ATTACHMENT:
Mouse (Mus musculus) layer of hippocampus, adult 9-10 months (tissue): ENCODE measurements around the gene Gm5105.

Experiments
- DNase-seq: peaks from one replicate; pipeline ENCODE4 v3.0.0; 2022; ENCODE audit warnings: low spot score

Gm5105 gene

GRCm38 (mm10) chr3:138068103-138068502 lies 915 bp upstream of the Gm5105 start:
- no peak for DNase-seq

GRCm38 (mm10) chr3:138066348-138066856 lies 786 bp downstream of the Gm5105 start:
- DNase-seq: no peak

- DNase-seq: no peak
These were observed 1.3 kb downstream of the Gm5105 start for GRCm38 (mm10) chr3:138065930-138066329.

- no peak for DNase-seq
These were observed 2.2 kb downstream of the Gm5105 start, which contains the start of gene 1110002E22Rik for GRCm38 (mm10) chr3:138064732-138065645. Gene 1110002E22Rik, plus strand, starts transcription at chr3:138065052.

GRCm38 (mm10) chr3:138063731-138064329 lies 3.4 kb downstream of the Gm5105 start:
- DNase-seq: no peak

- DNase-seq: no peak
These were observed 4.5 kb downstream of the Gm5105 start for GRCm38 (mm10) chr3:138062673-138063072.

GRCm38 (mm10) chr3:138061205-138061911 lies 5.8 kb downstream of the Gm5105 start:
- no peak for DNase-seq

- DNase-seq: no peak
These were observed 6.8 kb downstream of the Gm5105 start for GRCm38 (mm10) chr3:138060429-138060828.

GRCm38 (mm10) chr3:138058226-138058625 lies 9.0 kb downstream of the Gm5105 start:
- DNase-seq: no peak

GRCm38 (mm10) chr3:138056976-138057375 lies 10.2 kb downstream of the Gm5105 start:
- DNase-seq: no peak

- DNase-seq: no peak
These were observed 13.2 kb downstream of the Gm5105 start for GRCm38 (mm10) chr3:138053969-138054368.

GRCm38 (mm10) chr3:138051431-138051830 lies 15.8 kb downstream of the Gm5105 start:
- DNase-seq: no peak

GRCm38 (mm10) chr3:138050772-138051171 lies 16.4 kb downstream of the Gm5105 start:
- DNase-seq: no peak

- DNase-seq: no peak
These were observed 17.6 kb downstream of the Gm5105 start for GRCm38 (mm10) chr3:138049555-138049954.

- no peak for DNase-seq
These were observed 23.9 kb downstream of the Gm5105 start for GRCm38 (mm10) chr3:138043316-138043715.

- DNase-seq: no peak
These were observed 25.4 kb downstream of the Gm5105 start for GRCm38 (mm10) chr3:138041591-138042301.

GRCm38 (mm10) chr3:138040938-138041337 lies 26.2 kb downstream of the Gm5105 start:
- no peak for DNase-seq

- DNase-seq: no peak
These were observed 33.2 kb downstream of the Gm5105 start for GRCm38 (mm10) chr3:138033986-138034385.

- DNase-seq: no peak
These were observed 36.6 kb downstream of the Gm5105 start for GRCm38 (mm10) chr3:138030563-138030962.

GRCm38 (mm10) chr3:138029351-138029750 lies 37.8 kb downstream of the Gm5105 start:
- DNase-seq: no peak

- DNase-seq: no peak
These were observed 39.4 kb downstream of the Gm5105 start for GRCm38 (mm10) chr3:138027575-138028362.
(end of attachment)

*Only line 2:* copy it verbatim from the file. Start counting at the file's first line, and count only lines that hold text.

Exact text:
Experiments